Singletude: A Positive Blog for Singles

Singletude is a positive, supportive singles blog about life choices for the new single majority. It's about dating and relationships, yes, but it's also about the other 90% of your life--family, friends, career, hobbies--and flying solo and sane in this crazy, coupled world. Singletude isn't about denying loneliness. It's about realizing that whether you're single by choice or by circumstance, this single life is your life to live.

Thursday, January 10, 2008

How to Know You're Enmeshed and Reestablish Your Boundaries

Now that we know what enmeshment is, why do some couples become that way, and how do we recognize enmeshment when it happens to us?


The Roots of Enmeshment

The concept of enmeshment has a long tradition in a psychotherapeutic movement known as Family Systems Theory. This theory asserts that parents teach their children unhealthy ways of relating when they don't have clear boundaries within the family. In other words, the parents don't respect their child's individuality.

Crossing boundaries can happen in lots of ways. Maybe you've heard a frightened child whisper, "I'm scared" to her mother, only to have the mother answer, "No, you're not." Or perhaps you had a friend who missed football practice all the time because his newly divorced dad would imply that he was going to spend the whole night drinking if his son didn't stay home and keep him company. Anytime a parent violates a child's autonomy by imposing his or her own desires, emotions, or attitudes onto that child, that's enmeshment.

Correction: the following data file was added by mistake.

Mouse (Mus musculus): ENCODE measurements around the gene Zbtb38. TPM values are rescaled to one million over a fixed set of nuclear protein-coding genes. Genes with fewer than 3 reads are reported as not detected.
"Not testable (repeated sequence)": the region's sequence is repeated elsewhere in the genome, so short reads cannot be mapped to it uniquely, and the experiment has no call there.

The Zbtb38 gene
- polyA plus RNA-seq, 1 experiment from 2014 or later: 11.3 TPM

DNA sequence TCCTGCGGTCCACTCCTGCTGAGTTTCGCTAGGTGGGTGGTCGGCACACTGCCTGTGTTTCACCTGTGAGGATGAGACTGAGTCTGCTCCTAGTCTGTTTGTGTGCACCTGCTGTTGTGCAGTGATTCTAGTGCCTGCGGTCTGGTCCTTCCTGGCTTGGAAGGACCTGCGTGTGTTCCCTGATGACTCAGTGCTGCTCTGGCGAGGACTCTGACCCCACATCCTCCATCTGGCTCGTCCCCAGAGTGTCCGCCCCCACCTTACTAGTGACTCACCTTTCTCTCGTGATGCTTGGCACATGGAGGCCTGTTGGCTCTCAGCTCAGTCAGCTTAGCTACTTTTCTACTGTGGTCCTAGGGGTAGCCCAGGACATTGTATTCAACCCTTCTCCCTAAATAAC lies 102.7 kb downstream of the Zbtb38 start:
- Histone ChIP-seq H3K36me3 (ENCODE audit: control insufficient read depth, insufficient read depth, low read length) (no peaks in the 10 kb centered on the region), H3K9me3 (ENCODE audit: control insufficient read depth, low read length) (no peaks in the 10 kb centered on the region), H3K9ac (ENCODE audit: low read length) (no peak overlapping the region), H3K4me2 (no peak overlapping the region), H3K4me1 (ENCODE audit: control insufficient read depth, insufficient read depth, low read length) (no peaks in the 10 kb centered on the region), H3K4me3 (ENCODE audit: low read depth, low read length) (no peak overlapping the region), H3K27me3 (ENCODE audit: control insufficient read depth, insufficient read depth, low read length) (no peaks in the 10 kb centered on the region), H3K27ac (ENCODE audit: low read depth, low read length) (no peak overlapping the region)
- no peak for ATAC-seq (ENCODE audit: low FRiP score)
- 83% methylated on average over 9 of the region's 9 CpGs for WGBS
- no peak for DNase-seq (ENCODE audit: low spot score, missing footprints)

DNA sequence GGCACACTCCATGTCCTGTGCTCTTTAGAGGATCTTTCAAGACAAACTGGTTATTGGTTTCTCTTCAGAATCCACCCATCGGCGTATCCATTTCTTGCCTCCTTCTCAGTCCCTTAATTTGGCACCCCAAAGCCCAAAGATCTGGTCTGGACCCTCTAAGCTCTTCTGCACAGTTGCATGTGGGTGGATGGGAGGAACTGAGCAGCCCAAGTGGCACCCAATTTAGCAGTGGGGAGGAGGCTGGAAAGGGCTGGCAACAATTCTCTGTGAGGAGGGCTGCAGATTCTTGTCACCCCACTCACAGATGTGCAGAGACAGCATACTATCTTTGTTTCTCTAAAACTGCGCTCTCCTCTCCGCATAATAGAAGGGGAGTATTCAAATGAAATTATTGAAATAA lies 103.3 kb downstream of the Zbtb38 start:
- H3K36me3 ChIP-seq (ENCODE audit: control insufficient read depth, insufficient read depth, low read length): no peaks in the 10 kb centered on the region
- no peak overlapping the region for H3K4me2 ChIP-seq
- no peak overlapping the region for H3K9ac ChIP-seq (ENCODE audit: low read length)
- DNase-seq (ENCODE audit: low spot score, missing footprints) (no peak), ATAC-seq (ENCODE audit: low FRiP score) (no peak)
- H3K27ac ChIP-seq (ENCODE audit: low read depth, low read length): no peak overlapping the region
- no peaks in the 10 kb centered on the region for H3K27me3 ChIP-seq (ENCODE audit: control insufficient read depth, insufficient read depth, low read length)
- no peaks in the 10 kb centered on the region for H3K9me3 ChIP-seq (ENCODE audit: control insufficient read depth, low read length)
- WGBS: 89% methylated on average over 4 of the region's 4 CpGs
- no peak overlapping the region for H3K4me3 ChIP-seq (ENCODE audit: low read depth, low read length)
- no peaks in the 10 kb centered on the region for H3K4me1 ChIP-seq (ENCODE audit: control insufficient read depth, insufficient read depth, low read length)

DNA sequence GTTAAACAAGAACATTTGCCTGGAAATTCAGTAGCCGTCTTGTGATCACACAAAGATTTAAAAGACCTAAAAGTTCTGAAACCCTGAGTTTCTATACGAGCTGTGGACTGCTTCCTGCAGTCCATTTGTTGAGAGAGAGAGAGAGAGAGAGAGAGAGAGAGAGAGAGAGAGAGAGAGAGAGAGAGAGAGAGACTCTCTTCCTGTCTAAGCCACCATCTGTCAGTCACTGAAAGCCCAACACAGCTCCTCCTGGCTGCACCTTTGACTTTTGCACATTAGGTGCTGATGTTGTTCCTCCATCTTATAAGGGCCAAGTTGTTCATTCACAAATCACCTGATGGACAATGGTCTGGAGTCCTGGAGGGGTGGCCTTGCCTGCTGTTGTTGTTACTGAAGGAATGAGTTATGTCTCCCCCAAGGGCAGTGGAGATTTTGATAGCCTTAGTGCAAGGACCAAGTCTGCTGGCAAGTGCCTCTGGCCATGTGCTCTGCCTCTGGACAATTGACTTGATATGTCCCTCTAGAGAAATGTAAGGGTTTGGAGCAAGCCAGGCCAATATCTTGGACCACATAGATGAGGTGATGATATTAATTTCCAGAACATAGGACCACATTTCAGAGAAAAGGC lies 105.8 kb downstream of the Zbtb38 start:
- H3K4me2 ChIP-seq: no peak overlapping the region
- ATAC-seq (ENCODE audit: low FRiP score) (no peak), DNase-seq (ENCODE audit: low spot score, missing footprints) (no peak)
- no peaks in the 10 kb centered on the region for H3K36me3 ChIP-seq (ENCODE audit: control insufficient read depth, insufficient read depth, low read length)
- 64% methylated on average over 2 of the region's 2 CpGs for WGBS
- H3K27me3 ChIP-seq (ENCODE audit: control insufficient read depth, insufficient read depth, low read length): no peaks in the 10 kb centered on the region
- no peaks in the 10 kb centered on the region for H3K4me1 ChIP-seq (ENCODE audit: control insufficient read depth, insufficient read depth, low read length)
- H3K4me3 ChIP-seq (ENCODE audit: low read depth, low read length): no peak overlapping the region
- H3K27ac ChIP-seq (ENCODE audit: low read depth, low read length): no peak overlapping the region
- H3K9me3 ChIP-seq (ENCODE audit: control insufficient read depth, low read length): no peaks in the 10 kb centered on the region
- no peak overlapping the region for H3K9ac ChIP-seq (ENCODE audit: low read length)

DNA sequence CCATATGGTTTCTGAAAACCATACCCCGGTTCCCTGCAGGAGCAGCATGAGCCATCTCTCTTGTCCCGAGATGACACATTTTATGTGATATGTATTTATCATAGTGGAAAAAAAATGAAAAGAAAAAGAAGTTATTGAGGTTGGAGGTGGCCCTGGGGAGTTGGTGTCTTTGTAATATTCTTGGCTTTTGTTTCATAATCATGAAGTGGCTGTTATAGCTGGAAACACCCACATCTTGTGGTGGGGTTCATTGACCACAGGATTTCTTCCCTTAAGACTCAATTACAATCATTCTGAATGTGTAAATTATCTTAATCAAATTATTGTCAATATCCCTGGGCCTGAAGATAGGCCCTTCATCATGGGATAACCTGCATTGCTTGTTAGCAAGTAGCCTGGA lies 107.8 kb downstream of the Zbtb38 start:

When children grow up in an enmeshed family, they learn that interpersonal relationships shouldn't have boundaries, and they carry this into their romantic couplings.

Another root of enmeshment is downright neglect or abuse in childhood. This doesn't even have to be neglect or abuse of the criminal variety. A fragile child can feel neglected if her parents work all day and have no time for her when they come home. He can feel unloved when his older brother is the golden boy and he's the black sheep. If a child doesn't have his needs for closeness and validation met when he's young, he winds up with a deep yearning to have those needs fulfilled in his adult life. One of the ways he may try to fulfill them is by entering a relationship with no boundaries because it feels like closeness.